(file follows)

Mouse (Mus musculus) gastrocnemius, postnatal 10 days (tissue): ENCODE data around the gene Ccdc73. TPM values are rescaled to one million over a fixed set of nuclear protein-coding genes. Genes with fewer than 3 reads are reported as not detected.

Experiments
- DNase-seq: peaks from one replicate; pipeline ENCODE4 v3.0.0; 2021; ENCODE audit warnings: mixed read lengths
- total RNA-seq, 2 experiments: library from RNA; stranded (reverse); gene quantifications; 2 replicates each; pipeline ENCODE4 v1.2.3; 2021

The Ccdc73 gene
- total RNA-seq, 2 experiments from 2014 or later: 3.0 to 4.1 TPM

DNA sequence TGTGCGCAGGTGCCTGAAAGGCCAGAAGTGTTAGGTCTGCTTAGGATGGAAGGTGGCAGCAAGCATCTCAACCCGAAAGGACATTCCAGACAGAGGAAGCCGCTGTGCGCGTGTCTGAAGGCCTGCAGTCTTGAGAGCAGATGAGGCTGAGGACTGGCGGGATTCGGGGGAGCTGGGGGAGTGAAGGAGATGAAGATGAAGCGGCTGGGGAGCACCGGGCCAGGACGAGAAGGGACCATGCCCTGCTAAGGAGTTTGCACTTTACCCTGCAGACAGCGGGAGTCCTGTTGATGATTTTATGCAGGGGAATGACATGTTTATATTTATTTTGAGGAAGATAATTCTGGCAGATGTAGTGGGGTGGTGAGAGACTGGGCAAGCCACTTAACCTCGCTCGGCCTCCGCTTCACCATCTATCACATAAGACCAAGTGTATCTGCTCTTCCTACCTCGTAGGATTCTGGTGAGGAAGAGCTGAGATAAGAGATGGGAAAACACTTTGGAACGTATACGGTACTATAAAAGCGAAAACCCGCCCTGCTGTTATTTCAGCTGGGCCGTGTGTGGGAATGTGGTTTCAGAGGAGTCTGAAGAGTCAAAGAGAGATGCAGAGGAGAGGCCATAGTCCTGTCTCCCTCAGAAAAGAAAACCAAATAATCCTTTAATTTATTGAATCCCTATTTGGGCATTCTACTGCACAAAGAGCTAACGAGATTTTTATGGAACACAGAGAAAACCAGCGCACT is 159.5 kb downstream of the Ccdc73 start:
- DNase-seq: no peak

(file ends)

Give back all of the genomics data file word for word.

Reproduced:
Mouse (Mus musculus) gastrocnemius, postnatal 10 days (tissue): ENCODE data around the gene Ccdc73. TPM values are rescaled to one million over a fixed set of nuclear protein-coding genes. Genes with fewer than 3 reads are reported as not detected.

Experiments
- DNase-seq: peaks from one replicate; pipeline ENCODE4 v3.0.0; 2021; ENCODE audit warnings: mixed read lengths
- total RNA-seq, 2 experiments: library from RNA; stranded (reverse); gene quantifications; 2 replicates each; pipeline ENCODE4 v1.2.3; 2021

The Ccdc73 gene
- total RNA-seq, 2 experiments from 2014 or later: 3.0 to 4.1 TPM

DNA sequence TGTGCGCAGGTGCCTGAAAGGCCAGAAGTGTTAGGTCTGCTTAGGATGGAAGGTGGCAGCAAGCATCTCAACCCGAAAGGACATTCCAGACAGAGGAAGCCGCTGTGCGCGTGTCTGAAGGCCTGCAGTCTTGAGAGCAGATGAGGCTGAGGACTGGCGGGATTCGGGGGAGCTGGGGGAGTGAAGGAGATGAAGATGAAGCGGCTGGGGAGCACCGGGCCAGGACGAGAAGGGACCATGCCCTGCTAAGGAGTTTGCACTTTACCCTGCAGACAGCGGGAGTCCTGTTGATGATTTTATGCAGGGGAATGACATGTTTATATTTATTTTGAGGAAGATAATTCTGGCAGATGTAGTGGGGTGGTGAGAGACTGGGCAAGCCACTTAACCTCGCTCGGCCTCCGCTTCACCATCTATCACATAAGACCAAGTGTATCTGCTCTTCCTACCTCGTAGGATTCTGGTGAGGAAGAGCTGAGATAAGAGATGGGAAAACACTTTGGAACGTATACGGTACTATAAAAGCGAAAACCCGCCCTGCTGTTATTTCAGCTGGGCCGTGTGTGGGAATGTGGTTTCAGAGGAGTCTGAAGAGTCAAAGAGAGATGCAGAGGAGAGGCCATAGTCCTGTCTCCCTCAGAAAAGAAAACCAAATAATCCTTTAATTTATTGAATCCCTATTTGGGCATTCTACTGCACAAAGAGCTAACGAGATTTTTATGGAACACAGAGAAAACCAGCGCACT is 159.5 kb downstream of the Ccdc73 start:
- DNase-seq: no peak